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Tag Archives: card gnome

How to send holiday cards from Italy

29 Nov

36674_whimsical_rustic_holiday_christmas_greeting_cardsYou would think there would be no need for a post about how to send holiday cards from Italy, but in the nearly 20 years I’ve been here, Poste Italiane still hasn’t made any significant strides in terms of efficiency. This summer, the parents of one of my daughter’s friends asked me if a postcard their daughter sent in July had arrived at our house. I told them no in August, and thought perhaps they had gotten the address wrong. Lo and behold, however, in October came the greeting from an Italian vacation locale: “Can’t wait to see you again in September!” And so it goes, with the Italian post.

That being the case, if you’re living in Italy and wondering about the various options for sending holiday greetings, I’ve tried a variety of different methods over the years with mixed results. Here are my thoughts on your options for sending yuletide joy across the miles this year.

Snail mail

Poste Italiane

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Your old-school option is the snail-mail route with the Italian system. It is, as previously stated here, here, here, here, and here, comically unreliable and monumentally incomprehensible. If you go this route, know that cards and letters sent internationally to the US cost 2 euros at last check. But just don’t ask for stamps.

Poste Vaticane

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If you’re in Rome you have another snail-mail option, that of the Vatican mail service. I used it eons ago to send my wedding invitations. It’s generally seen as more reliable. I can attest to the fact that the invites all arrived safe and sound. And with stamps, to boot.

Real cards sent for you within US

Postable and Card Gnome

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With the advent of more recent technologies since I first came to Italy in 2001, I’ve often opted for this route – companies that let you fill out your card online and then they mail the actual physical card for you from within the US. This way I avoid the hassle and risk of the crappy Italian postal system, but my recipients still get an actual card they can display on their mantel. I think it’s the best of both worlds. I like the designs on Postable (starts at $3.99 per card, plus 50 cents postage in US) better than Card Gnome (starts at $4.99 per card, postage included), but I’ve used both and both have been reliable. On Postable you can even upload your own photos and have them printed on the card – a definite plus.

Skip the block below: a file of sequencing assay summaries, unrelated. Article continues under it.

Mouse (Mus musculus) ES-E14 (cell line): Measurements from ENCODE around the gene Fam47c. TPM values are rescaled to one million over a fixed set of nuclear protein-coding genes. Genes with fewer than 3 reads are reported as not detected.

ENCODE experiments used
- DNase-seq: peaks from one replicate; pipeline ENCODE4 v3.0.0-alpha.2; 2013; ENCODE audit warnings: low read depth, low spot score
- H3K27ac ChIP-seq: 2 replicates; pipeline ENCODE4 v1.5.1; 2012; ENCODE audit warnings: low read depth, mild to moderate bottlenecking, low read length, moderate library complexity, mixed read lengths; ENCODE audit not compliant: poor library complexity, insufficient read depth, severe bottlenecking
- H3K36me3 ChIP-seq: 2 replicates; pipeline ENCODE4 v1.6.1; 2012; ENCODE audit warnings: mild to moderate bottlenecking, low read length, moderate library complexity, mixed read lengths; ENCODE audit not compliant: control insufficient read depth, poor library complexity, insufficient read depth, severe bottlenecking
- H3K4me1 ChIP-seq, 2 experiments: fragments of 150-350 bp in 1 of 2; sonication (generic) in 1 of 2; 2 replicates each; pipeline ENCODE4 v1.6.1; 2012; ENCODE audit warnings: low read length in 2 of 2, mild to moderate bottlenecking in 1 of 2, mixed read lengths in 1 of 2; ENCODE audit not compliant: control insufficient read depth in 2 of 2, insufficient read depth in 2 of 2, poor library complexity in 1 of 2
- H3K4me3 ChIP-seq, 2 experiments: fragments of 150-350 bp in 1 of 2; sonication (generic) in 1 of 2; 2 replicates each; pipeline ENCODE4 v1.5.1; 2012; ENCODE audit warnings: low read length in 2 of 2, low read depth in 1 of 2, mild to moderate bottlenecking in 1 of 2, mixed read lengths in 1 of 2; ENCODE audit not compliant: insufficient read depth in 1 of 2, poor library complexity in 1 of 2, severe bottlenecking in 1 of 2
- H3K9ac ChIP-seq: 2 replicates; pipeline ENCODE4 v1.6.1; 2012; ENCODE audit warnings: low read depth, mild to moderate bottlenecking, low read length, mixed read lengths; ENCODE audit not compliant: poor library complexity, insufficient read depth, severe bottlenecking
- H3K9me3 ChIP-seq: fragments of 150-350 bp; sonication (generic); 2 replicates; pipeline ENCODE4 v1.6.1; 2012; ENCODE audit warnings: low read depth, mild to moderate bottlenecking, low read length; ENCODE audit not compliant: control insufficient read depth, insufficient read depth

Paperless Post

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Paperless Post is your go-to option for all-digital. They have a range of cool designs and many from well-known designers like kate spade new york, Rifle Paper Co., and Sugar Paper. What I like best about Paperless Post, however, is that they try to make the digital experience feel more like the real thing. For example, when your recipient opens their online card, the card actually contains a digital envelope, a digital stamp, and a sleek animation that opens the envelope and reveals the card. It’s light years ahead of those early e-card services that were full of gaudy flashing images, cheesy music, and rudimentary design.

Another plus of all-digital is that it’s instantaneous, so if you’re running late getting to the holiday card thing, you can still be on time even at the last minute. And, let’s be honest: the ease of importing your email contacts and mass mailing for the holidays is cheaper and quicker than the snail-mail route or the online+physical card route. Pricing for the digital cards works with Paperless Post’s coin system. You buy coins and then spend them on your cards, digital stamps, envelopes, linings, etc. Pricing starts at 10 coins for $5.00, but some cards are free. And you can upload photos for your design.

So, there you have it – a range of options for your holiday mailings from abroad. This year I am going to do a combination of all of them, most likely. Happy Holidays and happy mailing!

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